Are Some Packaging Materials “Better” Than Others?

Almost every product we buy comes in some form of packaging, and most people don’t think about where it might end up once it is discarded. If packaging is not properly disposed of, there can be serious consequences.

When we throw packaging in the trash, we lose the natural resources it contains. There is such a variety of packaging materials available that it can be difficult to know whether they are recyclable. Widely used materials such as plastic, glass, metals, polystyrene (Styrofoam), or paper can often end up in landfills, causing significant harm to the environment. To add to this complexity, the types of products recycling programs will accept often varies.

But is there a feasible solution to this problem? Packaging is derived from natural resources and, ideally, we want to be able to utilize those natural resources as many times as possible to make new products, thus supporting a circular economy.

Many eco-conscious consumers are looking for ways to live less wasteful lives, by selecting products that are widely recyclable in today’s recycling infrastructure, made with recycled content, or by making efforts to reuse the packaging they have already purchased.

Let’s take a closer look at the issues to consider with common packaging materials.

Glass

Glass is composed of natural entities, such as sand, soda ash, and limestone. When melted together at an extremely high temperature, these entities form a liquid that later cools and solidifies into glass. Glass has been around for thousands of years, and today 20 million tons of glass products are made every year in the United States alone.

The Pros of Using Glass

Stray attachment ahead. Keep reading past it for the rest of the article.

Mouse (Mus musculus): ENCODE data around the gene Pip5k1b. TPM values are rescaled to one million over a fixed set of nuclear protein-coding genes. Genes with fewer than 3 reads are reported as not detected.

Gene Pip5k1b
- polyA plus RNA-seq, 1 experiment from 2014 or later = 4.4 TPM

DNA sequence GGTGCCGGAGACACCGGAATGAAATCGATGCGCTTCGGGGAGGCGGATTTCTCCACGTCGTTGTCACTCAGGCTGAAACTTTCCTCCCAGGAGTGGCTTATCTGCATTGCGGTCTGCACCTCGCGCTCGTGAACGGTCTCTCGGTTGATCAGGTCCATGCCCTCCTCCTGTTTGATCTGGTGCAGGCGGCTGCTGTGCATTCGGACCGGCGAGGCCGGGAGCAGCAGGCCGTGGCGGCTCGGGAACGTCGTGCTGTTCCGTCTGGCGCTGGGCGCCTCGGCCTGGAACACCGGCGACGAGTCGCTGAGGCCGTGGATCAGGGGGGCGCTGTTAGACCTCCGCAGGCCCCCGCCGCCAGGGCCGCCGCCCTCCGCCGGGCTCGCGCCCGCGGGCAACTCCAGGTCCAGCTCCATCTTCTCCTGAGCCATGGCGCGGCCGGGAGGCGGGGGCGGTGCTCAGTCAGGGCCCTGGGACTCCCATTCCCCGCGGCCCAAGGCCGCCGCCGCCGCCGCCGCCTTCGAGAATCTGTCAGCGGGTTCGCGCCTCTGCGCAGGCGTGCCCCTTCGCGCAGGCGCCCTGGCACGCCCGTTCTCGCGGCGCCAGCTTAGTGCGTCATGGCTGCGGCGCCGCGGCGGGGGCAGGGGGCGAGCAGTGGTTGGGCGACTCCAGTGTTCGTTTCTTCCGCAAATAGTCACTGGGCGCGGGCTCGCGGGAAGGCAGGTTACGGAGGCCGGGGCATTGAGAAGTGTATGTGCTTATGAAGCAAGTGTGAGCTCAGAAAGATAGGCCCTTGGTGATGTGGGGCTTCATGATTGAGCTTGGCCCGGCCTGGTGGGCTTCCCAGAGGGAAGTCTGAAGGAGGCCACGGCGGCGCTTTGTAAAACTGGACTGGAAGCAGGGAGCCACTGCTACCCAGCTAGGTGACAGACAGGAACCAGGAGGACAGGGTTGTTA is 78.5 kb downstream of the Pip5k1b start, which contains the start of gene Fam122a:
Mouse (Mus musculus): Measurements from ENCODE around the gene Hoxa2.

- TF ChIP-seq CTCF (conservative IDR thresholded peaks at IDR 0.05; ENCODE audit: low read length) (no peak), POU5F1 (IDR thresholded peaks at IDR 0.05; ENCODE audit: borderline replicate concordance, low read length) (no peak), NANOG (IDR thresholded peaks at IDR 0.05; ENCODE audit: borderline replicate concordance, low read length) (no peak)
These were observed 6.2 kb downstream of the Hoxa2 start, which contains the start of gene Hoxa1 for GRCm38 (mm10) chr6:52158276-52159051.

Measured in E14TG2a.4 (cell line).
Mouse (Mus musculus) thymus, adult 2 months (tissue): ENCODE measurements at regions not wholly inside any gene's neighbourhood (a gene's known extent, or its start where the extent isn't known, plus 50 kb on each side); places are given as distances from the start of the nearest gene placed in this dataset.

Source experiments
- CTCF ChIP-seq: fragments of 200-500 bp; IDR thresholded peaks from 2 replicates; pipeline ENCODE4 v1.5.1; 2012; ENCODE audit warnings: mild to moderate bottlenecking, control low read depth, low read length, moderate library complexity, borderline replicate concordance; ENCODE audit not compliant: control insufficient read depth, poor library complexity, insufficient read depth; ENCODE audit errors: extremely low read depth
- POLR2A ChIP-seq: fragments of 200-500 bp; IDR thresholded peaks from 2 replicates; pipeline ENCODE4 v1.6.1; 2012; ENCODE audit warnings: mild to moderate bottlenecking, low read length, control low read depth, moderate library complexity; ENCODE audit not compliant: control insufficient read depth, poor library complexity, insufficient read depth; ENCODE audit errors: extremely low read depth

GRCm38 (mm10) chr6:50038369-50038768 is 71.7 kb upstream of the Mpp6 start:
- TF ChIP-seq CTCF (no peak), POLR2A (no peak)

One of the biggest advantages of glass is that it is 100 percent recyclable. While the quality of some other materials can degrade with each cycle, glass used for food and beverage storage can be reproduced with no such loss. Glass also has a quick recycling turnover rate. According to the Glass Packaging Institute (GPI), recycled food storage glass can be back on store shelves in as little as 30 days.

Another perk to using glass is that it is non-toxic. Glass is free from harmful chemicals, and it should have no adverse effect on your stored food products or your health.

Recycled glass, or “cullet,” can also help the environment by reducing emissions, limiting the consumption of raw materials, and saving energy.

The Cons of Using Glass

Glass is extremely heavy compared to many other packaging materials such as plastic, metal (when used in small quantities), and fiber, making it heavier to transport per unit.

Additionally, like most packaging materials, only a fraction of glass packaging gets recycled. In 2018, the Environmental Protection Agency (EPA) calculated that only 31 percent of all glass in the United States was recycled—with most of the remainder ending up in landfills and the natural environment, where it will take thousands of years to decompose. In addition, some curbside recycling programs around the country have decided to exclude glass containers from their list of acceptable items for collection.

Glass is also a heavy, fragile material, which can make transporting it in large quantities difficult.